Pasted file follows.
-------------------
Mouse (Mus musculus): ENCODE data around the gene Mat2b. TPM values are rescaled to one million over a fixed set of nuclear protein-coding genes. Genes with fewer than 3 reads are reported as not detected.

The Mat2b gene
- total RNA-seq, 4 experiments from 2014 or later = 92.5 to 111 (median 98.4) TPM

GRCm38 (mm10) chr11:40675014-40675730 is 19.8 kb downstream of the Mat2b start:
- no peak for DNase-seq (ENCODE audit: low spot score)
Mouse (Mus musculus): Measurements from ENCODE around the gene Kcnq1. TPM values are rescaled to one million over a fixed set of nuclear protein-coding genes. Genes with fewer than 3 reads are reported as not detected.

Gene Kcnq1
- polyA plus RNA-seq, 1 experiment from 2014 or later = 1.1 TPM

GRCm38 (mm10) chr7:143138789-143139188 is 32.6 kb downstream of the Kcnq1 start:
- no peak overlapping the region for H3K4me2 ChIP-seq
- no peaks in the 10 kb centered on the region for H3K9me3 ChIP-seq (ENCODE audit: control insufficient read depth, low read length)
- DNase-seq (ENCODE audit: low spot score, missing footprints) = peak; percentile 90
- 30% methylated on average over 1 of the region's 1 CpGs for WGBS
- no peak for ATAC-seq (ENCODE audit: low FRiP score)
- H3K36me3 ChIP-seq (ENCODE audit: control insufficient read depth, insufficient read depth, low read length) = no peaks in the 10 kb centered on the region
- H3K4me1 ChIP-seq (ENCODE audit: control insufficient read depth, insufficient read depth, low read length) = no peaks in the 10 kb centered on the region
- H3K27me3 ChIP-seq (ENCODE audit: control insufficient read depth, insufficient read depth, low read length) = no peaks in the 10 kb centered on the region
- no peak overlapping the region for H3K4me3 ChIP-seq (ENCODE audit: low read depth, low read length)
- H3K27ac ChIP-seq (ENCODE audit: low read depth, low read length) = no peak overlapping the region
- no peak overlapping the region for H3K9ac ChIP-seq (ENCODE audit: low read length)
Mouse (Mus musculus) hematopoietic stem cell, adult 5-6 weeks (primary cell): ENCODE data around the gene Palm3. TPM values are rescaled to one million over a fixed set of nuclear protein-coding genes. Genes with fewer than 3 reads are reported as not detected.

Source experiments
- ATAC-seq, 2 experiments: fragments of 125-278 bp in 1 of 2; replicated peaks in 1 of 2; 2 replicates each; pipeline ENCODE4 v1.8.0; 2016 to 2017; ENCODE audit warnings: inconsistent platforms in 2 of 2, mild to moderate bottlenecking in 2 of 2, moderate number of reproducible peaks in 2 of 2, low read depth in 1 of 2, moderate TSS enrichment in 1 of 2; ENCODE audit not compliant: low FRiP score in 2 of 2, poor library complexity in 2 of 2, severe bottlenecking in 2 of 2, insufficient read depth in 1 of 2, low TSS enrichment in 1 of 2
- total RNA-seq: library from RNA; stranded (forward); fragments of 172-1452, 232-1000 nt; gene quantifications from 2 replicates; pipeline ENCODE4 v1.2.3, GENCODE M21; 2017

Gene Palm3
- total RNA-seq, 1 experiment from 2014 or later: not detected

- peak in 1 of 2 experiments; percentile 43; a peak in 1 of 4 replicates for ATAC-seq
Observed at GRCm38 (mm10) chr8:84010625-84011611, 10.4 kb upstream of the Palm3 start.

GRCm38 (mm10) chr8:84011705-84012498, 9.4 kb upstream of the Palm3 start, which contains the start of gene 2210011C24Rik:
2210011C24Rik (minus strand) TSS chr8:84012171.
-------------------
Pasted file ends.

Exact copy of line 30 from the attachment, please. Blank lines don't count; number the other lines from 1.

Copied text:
2210011C24Rik (minus strand) TSS chr8:84012171.